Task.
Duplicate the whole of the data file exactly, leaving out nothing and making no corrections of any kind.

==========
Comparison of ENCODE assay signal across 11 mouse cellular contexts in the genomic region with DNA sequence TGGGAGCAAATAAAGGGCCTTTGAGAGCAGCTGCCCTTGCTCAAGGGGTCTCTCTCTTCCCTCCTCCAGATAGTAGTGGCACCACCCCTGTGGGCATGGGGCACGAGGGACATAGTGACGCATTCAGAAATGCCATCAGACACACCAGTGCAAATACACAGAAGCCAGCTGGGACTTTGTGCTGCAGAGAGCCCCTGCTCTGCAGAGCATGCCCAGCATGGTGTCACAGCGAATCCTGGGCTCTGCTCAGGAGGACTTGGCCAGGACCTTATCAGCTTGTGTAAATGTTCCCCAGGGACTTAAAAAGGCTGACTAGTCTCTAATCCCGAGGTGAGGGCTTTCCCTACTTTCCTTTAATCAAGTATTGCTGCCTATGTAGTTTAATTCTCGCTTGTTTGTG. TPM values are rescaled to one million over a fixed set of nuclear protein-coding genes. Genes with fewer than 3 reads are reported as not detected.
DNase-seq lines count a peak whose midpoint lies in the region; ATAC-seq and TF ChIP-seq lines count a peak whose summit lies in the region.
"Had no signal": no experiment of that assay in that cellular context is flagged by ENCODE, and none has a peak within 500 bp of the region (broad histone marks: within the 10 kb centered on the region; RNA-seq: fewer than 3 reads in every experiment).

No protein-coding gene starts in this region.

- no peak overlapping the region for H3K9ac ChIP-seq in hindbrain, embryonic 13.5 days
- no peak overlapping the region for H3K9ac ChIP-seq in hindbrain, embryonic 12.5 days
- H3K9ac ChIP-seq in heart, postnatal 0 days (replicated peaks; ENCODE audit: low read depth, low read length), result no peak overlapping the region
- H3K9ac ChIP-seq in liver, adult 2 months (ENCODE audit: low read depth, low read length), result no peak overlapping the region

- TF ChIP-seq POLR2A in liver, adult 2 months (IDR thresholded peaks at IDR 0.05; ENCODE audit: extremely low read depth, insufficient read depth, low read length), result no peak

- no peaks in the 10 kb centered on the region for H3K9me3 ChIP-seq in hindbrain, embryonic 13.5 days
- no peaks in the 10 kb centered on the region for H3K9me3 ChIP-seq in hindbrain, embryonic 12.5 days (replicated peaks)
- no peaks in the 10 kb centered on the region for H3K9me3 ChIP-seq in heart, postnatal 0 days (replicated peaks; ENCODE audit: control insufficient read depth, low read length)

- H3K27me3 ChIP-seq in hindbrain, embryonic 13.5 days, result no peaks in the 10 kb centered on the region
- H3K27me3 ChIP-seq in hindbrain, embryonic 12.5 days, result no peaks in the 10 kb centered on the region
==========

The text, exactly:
Comparison of ENCODE assay signal across 11 mouse cellular contexts in the genomic region with DNA sequence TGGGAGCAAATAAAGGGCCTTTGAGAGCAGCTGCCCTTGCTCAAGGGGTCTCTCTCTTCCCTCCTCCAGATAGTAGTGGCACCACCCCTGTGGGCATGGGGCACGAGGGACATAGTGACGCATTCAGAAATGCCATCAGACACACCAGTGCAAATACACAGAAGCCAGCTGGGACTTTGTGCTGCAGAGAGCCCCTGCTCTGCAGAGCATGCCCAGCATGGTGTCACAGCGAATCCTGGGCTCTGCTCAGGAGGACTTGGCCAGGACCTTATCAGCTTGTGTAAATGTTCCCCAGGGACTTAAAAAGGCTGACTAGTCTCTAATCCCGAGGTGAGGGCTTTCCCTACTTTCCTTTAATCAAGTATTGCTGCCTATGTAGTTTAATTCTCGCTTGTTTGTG. TPM values are rescaled to one million over a fixed set of nuclear protein-coding genes. Genes with fewer than 3 reads are reported as not detected.
DNase-seq lines count a peak whose midpoint lies in the region; ATAC-seq and TF ChIP-seq lines count a peak whose summit lies in the region.
"Had no signal": no experiment of that assay in that cellular context is flagged by ENCODE, and none has a peak within 500 bp of the region (broad histone marks: within the 10 kb centered on the region; RNA-seq: fewer than 3 reads in every experiment).

No protein-coding gene starts in this region.

- no peak overlapping the region for H3K9ac ChIP-seq in hindbrain, embryonic 13.5 days
- no peak overlapping the region for H3K9ac ChIP-seq in hindbrain, embryonic 12.5 days
- H3K9ac ChIP-seq in heart, postnatal 0 days (replicated peaks; ENCODE audit: low read depth, low read length), result no peak overlapping the region
- H3K9ac ChIP-seq in liver, adult 2 months (ENCODE audit: low read depth, low read length), result no peak overlapping the region

- TF ChIP-seq POLR2A in liver, adult 2 months (IDR thresholded peaks at IDR 0.05; ENCODE audit: extremely low read depth, insufficient read depth, low read length), result no peak

- no peaks in the 10 kb centered on the region for H3K9me3 ChIP-seq in hindbrain, embryonic 13.5 days
- no peaks in the 10 kb centered on the region for H3K9me3 ChIP-seq in hindbrain, embryonic 12.5 days (replicated peaks)
- no peaks in the 10 kb centered on the region for H3K9me3 ChIP-seq in heart, postnatal 0 days (replicated peaks; ENCODE audit: control insufficient read depth, low read length)

- H3K27me3 ChIP-seq in hindbrain, embryonic 13.5 days, result no peaks in the 10 kb centered on the region
- H3K27me3 ChIP-seq in hindbrain, embryonic 12.5 days, result no peaks in the 10 kb centered on the region